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Latest semantics spat proves that words still matter
Gov. Pete Ricketts hit a nerve when he picked up President Trump’s use of the word “government” to describe public schools.
In his general endorsement of a school aid reform bill in the Legislature, Ricketts adopted the description Trump used in his State of the Union speech, decrying “failing government schools.”
The term sounded like fingernails on a chalk board to public education interests who have been flooding the airwaves with messages like the “I Love PS” campaign counteracting promotion of charter schools, “school choice” and property tax cuts on the other side of the issue.
For those who remember the Cold War, the term “government schools” creates images from the days of the Soviet Union. Back then, we heard horror stories about children being whisked off to government-run daycare so their parents could work for the state.
Sure enough, most American kids now spend time in daycare while both parents work.
“This is Nebraska, not Russia. They are called public schools for a reason,” said Jenni Benson, president of the 28,000-member Nebraska State Education Association.
“Nebraska has excellent, fiscally responsible public schools that are accountable to the voters. We have local control and local school boards that are elected by local taxpayers. Furthermore, an overwhelming majority of children attend our public schools. All children are welcome to attend and be served by our public schools,” she said in a release.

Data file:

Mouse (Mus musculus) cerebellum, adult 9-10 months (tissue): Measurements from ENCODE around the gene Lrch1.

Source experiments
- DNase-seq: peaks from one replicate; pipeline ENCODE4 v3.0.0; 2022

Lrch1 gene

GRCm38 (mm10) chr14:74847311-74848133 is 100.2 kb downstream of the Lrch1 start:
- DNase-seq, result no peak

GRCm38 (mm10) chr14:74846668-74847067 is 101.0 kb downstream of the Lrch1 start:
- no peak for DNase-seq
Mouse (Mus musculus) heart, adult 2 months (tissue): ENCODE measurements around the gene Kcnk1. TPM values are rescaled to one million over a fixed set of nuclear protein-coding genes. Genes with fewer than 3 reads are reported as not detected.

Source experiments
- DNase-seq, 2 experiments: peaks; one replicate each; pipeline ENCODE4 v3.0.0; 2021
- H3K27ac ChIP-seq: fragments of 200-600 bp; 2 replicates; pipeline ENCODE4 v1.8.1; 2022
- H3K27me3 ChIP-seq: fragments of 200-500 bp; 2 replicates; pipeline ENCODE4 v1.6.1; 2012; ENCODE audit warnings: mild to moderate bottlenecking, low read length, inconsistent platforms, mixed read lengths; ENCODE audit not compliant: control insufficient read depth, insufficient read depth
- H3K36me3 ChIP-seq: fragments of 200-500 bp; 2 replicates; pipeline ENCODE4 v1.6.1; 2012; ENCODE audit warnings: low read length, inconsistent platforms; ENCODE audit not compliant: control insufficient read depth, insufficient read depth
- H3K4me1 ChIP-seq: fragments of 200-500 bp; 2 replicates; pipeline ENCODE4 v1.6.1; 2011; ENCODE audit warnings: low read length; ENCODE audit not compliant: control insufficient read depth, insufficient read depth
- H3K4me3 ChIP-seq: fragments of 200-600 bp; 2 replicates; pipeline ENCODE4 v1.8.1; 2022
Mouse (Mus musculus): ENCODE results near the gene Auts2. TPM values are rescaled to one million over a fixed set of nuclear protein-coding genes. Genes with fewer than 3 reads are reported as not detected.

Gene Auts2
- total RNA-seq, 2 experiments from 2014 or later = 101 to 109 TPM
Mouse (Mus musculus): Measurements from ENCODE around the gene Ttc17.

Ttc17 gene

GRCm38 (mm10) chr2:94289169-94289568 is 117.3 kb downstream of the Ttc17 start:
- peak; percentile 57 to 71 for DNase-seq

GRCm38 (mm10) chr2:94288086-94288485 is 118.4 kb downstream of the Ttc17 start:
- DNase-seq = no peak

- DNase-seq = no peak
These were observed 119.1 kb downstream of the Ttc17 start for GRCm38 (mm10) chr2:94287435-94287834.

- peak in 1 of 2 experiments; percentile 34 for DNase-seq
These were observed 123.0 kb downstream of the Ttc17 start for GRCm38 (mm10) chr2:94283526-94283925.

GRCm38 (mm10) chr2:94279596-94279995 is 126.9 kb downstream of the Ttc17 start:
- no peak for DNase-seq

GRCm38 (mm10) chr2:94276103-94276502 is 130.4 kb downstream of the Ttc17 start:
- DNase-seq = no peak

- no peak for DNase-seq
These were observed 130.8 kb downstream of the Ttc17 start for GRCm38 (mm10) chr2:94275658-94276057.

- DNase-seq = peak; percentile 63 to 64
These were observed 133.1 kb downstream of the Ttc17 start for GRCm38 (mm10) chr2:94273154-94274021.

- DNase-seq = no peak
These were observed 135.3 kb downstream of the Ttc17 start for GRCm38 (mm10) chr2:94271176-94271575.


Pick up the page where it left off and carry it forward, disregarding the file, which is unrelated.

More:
For his part, Ricketts says property tax relief is his top priority, and “the only way to achieve long-term property tax relief is to control spending at both the state and local levels while we grow Nebraska’s economy.”
Ricketts has a point; check your property tax bill and you’ll see that two-thirds or so goes to public schools, and the vast majority of that to salaries. Property tax reduction is bound to have painful effects in local communities.
The state has long had a lid mechanism in place to limit the growth of school spending to 2.5%, which critics contend actually becomes a floor for schools reluctant to limit spending for fear they will need increases in future years.
How that 2.5% is spent is up to local school boards -- McCook Public Schools recently granted a 3.79% increase in teachers’ base pay.
Ricketts contends the 2.5% increase is adequate to overcome inflation that has been running 1-2% over the last decade.
The NSEA called the property tax reform bill, LB974, “overly restrictive” and noted that state spending has grown near the 2.5% limit over Ricketts’ time in office.
Whatever “solution” is found to the property tax issue, if one ever is, neither side will be completely satisfied.
Meanwhile the choice of a “government” vs. “public” school label may be one of those tipping points that brings the issue into focus.